Texas Instruments announced at ShoWest, the American cinema expo, that it has deployed 1,195 DLP Cinema projectors worldwide, from manufacturers BARCO, Christie and NEC. The figure is seen as a milestone in the movie industry’s inevitable conversion from film to digital projection.
To date, there are 342 digital projection systems in Europe, 579 in the Americas and 264 in Asia deployed in commercial theatres, screening rooms and post-production houses. Declares TI: “With technical standards set, business models in place, and five major studios committed to providing content, the adoption of digital cinema has progressed rapidly in 2006. DLP Cinema projector deployments have grown 300 percent since March 2005.”
“While the industry focuses on an efficient and timely deployment, TI continues to focus on the compliance of systems, as well as ensuring future compliance, through close collaboration with customers and server manufacturers Dolby, Doremi, GDC, Kodak, NEC and QuVIS.”
In recent months, a record 32,000 digital cinema system conversions have been announced for North America, including:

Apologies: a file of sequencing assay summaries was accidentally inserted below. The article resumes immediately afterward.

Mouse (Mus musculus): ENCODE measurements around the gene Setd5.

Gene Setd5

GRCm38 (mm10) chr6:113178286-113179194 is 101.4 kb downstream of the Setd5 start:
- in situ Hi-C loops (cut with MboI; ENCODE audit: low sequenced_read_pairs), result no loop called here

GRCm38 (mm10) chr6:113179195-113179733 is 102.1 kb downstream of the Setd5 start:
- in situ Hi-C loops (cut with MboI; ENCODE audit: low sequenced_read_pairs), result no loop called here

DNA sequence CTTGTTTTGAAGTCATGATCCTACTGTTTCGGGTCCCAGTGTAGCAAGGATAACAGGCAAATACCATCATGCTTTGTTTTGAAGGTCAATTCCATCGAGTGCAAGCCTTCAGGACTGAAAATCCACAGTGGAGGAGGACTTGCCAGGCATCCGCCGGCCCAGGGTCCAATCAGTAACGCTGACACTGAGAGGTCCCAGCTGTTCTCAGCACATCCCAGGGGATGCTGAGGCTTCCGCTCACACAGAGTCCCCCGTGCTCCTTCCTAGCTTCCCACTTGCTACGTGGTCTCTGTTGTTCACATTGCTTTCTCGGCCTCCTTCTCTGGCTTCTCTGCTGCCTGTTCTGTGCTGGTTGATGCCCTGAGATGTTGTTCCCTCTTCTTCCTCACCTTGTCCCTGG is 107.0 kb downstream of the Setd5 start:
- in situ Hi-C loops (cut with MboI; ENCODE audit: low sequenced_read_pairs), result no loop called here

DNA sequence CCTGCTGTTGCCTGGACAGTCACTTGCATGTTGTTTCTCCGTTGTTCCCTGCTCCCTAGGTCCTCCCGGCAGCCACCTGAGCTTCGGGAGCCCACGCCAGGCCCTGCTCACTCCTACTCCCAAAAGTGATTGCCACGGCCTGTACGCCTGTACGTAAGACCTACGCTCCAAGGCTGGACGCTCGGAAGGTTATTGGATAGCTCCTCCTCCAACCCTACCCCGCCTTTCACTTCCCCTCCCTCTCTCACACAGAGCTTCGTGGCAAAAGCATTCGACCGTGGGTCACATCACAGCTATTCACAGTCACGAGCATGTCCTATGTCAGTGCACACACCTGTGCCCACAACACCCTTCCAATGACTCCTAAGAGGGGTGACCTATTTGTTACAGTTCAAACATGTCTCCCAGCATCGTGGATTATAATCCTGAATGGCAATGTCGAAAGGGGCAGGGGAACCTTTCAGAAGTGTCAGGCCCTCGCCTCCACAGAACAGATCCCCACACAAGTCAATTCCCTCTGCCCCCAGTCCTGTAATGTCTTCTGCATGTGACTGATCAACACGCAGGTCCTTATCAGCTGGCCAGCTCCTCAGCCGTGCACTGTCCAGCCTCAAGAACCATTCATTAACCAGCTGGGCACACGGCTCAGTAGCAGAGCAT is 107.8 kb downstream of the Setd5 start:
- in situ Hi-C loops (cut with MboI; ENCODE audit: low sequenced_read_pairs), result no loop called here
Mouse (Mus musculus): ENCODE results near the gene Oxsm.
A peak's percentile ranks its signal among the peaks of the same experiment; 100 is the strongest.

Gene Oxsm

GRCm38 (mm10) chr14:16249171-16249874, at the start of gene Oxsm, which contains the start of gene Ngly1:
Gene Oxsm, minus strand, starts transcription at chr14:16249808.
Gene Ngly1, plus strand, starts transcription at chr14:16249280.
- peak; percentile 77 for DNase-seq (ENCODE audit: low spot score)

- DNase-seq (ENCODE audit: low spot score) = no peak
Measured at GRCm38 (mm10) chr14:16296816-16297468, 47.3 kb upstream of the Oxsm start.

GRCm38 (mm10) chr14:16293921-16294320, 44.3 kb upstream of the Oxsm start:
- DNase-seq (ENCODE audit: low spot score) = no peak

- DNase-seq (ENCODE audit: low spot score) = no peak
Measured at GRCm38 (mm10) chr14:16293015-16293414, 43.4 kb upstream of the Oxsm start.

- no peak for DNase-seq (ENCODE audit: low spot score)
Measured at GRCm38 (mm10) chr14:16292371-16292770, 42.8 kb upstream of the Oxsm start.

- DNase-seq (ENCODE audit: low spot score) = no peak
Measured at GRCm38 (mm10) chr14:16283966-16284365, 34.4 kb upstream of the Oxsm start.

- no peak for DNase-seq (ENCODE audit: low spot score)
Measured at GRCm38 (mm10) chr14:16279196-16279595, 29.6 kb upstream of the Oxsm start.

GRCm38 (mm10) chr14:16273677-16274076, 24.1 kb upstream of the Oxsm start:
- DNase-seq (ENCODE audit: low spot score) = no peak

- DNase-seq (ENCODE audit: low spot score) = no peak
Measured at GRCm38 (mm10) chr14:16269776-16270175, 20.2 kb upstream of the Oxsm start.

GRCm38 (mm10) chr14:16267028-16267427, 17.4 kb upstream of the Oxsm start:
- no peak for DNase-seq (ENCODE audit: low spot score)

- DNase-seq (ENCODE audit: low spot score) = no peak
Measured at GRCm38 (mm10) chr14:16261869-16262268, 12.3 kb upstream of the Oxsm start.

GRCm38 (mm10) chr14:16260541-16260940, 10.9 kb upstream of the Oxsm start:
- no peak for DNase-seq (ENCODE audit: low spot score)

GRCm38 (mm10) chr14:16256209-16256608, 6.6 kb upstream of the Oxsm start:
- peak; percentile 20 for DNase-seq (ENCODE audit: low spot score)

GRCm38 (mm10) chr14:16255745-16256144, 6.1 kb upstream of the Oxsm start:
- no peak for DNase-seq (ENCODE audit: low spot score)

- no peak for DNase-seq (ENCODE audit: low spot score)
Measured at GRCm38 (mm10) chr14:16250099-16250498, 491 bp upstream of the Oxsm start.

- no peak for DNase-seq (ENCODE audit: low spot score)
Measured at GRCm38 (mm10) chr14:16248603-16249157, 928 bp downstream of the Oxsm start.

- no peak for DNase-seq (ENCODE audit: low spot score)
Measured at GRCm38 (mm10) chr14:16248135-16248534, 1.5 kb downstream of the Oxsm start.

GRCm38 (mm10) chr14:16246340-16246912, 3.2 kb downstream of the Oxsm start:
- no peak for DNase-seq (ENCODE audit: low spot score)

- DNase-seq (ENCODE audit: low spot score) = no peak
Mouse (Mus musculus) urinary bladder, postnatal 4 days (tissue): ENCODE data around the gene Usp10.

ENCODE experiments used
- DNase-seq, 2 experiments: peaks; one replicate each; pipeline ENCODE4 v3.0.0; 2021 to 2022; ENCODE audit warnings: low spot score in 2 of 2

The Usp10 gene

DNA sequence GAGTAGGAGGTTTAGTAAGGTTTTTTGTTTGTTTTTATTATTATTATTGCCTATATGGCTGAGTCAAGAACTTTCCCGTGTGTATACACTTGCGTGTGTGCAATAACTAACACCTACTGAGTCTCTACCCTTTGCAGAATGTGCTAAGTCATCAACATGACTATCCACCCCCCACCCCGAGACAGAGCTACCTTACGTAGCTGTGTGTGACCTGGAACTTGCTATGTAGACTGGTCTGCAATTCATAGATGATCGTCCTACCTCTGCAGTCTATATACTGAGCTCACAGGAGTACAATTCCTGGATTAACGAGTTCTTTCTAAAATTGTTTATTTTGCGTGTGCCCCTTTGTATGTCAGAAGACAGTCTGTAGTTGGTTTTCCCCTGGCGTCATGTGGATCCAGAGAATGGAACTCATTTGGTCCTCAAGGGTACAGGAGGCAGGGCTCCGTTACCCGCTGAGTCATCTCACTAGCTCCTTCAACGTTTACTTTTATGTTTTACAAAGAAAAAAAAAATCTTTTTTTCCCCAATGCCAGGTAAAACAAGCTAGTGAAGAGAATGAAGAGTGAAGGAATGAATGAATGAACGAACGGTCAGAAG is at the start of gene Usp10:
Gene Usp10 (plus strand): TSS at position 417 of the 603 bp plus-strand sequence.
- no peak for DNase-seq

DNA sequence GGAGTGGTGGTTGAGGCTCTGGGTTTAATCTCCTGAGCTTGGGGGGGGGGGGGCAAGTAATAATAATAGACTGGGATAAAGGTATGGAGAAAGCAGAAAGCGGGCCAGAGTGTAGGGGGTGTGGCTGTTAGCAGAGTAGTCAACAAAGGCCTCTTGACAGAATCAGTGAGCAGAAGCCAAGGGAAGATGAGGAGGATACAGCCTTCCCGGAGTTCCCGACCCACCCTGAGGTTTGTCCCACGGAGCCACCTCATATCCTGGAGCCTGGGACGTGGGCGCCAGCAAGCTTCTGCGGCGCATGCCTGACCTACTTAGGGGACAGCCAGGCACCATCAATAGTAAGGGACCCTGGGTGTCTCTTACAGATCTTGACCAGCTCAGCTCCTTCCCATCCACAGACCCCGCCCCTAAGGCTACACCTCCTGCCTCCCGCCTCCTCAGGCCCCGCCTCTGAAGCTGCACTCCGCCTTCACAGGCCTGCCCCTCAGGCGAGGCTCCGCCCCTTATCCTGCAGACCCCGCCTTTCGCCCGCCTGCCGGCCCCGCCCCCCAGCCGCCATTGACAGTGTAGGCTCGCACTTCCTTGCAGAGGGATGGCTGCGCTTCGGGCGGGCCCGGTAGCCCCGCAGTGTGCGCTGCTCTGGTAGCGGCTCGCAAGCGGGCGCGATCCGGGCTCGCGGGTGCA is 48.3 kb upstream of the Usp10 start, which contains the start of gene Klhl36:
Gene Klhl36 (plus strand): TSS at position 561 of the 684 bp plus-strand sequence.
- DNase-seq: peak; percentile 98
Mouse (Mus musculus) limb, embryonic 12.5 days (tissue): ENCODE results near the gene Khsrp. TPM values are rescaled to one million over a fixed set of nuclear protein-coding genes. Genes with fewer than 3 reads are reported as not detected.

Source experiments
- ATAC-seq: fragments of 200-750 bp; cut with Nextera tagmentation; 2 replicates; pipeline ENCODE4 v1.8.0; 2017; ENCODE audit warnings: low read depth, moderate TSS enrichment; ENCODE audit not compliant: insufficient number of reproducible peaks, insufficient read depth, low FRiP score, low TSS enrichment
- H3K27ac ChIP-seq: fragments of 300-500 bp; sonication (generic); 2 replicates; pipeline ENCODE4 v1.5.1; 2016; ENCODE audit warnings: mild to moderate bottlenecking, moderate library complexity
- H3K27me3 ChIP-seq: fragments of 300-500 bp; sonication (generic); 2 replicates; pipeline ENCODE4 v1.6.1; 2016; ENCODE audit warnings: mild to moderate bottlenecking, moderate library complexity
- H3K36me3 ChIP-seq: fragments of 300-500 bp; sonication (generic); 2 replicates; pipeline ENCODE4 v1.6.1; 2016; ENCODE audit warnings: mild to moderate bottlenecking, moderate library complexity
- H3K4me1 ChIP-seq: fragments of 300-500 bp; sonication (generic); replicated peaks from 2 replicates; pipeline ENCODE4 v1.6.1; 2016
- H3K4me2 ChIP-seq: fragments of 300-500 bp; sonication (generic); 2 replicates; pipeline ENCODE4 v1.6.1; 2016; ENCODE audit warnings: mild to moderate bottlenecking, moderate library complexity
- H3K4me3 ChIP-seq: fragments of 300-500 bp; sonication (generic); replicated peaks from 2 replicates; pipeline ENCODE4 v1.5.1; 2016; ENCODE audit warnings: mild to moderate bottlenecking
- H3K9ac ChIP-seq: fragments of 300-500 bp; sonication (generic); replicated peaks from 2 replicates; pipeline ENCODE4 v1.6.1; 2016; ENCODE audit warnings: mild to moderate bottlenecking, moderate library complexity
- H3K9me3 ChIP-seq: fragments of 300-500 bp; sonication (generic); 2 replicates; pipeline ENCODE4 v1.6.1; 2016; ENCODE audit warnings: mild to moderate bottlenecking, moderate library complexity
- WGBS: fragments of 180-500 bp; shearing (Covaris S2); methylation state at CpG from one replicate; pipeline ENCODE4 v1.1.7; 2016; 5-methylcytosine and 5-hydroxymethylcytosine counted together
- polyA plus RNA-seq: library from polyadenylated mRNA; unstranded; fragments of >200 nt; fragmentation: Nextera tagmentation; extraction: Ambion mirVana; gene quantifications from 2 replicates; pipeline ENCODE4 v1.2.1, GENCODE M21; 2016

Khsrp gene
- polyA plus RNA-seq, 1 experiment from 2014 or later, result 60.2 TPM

4,000 Christie CP2000 DLP Cinema projectors will be deployed in the US and Canada; Carmike has signed on for 2,300. UltraStar was the first theatre chain to convert entirely to digital, with 102 DLP Cinema projectors now installed.
National CineMedia, the joint venture owned by Regal Entertainment Group, AMC Entertainment Inc. and Cinemark USA, are preparing a digital cinema plan for the volume purchase of 13,000 systems.
Technicolor has announced a deployment of up to 15,000 digital cinema systems over 10 years, with Century Theaters signed on as the first exhibitor.
So what is ShoWest?
ShoWest is the largest annual convention for the motion picture industry. It runs from March 13 – 16, in Las vegas, and is the only international gathering devoted exclusively to the movie business, with delegates from more than 50 different countries in attendance each year.
Visitors to this year’s ShoWest can see: a salute to the $100 Million Films of 2005: a digital screening of Lions Gate Entertainment’s Akeelah and the Bee: a digital screening of Walt Disney Pictures’ Cars, a Pixar Animation Studios Film, followed by a party hosted by Disney and Pixar and featuring NASCAR driver Tony Raines, plus Digital Cinema : The Past, Present and Future (a look at where digital cinema has come from, the current state of the art, and what to expect in the future) and finally a digital screening of DreamWorks Animation’s Over the Hedge.